30 pages 1 hour read



Nonfiction | Essay / Speech | Adult | BCE

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Philosophical Context: The Sophists

The reigning philosophers of Socrates’s time, the Sophists, trained young men in many subjects, but mainly they taught rhetoric and debate, so that the men would be able to hold their own in political contests.

Socrates was widely considered to be one of the Sophists—the “soph” in Sophist means “wisdom,” while “philosophy” means “love of wisdom”—and in ancient times all forms of wisdom and knowledge were the purview of philosophers. (Until the late 19th century, scientists were called “natural philosophers.”) Socrates’s student Plato and his student Aristotle began a tradition of separating philosophy from rhetoric and debate. Plato went so far as to use the term “sophist” in a mocking and demeaning manner; ever since, “sophistry” has meant fancy talk meant to dazzle and deceive.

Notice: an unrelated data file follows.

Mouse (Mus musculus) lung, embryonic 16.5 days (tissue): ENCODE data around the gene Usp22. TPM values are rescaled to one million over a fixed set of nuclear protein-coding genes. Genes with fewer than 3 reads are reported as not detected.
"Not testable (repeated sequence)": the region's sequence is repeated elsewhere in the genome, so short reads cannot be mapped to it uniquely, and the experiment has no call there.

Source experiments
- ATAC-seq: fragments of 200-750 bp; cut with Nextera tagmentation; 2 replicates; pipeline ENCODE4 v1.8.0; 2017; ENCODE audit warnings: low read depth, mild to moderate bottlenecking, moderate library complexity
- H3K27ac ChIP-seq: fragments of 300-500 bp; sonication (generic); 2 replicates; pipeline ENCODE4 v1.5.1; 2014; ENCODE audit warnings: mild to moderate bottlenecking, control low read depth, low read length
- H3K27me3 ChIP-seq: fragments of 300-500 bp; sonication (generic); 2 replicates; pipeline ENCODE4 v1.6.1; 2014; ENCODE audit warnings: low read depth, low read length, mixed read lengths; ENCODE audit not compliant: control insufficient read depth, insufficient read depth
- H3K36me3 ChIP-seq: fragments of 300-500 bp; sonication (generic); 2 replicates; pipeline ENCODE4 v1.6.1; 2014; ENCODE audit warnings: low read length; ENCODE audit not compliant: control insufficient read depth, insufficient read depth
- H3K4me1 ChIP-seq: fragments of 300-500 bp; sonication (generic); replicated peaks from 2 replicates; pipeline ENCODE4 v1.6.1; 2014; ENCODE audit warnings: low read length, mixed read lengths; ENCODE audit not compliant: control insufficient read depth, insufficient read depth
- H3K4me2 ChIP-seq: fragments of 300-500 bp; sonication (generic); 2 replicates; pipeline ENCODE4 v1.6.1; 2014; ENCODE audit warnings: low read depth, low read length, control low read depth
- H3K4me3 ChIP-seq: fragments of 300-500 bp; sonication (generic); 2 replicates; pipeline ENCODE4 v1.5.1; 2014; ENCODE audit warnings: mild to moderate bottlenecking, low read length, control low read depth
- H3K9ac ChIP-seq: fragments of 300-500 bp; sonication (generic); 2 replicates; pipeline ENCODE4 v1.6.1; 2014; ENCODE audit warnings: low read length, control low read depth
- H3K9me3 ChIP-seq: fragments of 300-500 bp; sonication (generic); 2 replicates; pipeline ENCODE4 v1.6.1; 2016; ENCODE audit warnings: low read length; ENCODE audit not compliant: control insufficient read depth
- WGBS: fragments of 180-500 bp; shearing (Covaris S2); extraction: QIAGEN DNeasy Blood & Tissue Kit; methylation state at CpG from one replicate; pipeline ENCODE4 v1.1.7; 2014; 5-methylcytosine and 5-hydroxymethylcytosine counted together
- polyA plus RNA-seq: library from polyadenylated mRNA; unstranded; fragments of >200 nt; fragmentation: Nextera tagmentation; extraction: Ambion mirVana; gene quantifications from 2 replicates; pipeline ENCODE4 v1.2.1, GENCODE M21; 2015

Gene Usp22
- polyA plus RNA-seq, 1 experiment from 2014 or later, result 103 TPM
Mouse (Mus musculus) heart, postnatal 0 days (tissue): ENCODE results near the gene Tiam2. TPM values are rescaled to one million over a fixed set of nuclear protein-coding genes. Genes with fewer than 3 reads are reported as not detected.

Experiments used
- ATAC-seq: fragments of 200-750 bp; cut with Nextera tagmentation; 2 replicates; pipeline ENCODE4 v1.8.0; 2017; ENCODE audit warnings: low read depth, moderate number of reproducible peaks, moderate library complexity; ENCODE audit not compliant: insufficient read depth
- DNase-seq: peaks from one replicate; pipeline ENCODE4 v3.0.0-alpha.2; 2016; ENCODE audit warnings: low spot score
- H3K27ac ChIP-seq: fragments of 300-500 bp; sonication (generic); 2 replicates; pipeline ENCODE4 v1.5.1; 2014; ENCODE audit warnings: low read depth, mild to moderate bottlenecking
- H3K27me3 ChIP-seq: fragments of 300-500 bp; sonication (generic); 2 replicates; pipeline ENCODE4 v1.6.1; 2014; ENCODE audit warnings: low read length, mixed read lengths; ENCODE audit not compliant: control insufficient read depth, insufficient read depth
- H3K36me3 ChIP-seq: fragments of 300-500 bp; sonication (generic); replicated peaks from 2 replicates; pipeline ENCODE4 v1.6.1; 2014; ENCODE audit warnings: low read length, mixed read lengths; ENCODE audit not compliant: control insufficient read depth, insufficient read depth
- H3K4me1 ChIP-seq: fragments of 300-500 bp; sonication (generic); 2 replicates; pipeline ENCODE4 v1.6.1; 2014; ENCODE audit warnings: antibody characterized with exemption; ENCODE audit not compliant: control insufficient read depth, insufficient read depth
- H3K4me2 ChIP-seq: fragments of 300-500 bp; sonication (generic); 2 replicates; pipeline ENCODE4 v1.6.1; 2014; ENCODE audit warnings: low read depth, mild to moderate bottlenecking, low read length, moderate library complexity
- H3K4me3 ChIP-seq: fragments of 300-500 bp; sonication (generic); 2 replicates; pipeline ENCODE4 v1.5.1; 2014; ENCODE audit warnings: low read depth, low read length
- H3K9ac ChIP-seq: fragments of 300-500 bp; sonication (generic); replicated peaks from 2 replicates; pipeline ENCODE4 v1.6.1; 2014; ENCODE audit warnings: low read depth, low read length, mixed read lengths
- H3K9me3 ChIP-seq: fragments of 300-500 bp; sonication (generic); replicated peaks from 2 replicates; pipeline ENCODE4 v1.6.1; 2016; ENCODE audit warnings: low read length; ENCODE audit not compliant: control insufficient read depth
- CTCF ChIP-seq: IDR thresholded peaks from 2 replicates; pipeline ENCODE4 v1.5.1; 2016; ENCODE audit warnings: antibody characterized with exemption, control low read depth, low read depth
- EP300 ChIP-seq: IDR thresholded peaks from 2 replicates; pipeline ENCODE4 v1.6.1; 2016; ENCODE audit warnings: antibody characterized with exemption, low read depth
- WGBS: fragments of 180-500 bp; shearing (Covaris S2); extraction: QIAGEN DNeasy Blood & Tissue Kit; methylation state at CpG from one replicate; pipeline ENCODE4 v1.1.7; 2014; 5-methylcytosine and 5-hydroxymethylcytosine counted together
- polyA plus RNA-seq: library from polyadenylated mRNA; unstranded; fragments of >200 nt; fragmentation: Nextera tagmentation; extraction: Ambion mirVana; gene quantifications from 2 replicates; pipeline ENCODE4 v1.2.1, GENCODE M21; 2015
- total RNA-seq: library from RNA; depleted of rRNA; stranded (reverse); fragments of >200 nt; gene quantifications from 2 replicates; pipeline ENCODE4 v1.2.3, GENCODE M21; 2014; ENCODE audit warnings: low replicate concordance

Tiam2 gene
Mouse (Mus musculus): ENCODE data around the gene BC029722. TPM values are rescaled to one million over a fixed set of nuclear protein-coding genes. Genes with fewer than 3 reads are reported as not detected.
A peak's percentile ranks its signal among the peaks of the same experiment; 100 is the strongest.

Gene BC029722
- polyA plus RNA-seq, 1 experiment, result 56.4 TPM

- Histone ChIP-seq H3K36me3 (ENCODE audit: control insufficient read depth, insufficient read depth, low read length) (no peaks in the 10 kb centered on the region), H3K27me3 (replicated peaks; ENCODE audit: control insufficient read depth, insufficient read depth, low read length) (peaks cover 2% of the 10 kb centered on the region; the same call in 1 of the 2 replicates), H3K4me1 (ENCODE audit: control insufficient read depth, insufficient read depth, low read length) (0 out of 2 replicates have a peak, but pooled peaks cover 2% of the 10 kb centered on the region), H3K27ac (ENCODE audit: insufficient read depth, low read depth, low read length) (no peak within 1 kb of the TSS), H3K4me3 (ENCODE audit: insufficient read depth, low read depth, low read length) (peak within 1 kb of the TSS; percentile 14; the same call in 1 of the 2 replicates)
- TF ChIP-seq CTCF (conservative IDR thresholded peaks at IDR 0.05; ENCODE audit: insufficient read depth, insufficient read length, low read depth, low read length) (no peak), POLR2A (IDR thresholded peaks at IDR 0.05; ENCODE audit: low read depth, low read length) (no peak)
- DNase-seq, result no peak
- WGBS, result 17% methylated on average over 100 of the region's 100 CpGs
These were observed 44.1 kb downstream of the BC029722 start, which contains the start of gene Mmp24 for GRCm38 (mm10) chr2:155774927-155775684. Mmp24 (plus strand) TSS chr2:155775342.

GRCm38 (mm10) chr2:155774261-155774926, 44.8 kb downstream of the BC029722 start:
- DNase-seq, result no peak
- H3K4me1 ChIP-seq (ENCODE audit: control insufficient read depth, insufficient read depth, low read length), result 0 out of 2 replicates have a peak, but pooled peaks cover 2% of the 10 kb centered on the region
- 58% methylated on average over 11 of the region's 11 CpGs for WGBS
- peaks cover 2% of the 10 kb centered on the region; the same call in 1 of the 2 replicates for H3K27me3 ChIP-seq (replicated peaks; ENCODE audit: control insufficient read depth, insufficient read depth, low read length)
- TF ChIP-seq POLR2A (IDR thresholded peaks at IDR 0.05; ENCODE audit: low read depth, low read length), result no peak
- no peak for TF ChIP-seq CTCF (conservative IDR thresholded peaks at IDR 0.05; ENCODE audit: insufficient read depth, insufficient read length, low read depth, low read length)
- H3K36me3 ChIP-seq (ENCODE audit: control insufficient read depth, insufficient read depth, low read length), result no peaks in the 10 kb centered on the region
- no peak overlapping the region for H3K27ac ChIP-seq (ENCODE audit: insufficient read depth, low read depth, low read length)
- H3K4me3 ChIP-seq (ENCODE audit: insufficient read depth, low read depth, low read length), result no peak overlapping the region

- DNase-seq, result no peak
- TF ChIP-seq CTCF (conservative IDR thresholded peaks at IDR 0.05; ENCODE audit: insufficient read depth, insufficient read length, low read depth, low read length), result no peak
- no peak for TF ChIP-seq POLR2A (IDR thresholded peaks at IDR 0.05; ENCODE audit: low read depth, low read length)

In dialoging with Meno, Socrates copies Meno’s teacher Gorgias, a Sophist, by answering one question specifically in Gorgias’s rhetorical style. This greatly pleases Meno, who completely misses the irony of Socrates’s demonstration, which flatters the young man while slyly criticizing the Sophists.

Unlike the Sophists, who weaponize ideas to help politicians win arguments, Socrates’s ultimate purpose is to discover the truth.